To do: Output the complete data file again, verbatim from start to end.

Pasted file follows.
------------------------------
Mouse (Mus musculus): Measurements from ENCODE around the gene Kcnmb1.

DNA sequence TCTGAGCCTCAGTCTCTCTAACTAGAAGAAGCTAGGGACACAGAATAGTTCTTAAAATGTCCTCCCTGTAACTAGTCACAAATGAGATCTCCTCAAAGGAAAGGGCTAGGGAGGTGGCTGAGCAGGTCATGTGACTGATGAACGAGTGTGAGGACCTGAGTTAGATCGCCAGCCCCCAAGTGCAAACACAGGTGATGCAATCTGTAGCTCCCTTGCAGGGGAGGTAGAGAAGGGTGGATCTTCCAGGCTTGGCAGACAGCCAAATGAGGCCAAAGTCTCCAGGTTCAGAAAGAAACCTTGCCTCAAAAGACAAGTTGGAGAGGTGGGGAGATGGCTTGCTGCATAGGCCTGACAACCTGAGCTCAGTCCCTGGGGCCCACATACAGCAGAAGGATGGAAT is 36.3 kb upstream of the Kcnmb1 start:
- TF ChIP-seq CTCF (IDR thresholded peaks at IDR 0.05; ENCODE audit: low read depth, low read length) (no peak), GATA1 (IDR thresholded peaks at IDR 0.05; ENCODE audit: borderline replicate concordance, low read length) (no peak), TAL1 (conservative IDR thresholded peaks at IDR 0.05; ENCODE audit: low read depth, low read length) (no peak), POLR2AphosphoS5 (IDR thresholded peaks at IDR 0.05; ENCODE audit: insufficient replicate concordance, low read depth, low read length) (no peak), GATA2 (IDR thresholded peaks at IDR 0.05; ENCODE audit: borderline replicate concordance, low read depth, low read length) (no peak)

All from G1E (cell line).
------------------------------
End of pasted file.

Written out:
Mouse (Mus musculus): Measurements from ENCODE around the gene Kcnmb1.

DNA sequence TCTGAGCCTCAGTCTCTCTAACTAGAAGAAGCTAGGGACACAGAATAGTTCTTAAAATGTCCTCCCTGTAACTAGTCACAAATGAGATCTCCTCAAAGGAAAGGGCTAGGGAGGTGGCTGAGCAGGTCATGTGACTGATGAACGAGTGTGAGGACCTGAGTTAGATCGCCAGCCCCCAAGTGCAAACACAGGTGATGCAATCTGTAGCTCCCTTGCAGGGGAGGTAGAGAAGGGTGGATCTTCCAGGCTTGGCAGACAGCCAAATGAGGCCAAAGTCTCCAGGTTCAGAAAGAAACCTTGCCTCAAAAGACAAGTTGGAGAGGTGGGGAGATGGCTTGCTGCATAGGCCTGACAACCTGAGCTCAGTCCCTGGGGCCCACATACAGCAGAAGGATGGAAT is 36.3 kb upstream of the Kcnmb1 start:
- TF ChIP-seq CTCF (IDR thresholded peaks at IDR 0.05; ENCODE audit: low read depth, low read length) (no peak), GATA1 (IDR thresholded peaks at IDR 0.05; ENCODE audit: borderline replicate concordance, low read length) (no peak), TAL1 (conservative IDR thresholded peaks at IDR 0.05; ENCODE audit: low read depth, low read length) (no peak), POLR2AphosphoS5 (IDR thresholded peaks at IDR 0.05; ENCODE audit: insufficient replicate concordance, low read depth, low read length) (no peak), GATA2 (IDR thresholded peaks at IDR 0.05; ENCODE audit: borderline replicate concordance, low read depth, low read length) (no peak)

All from G1E (cell line).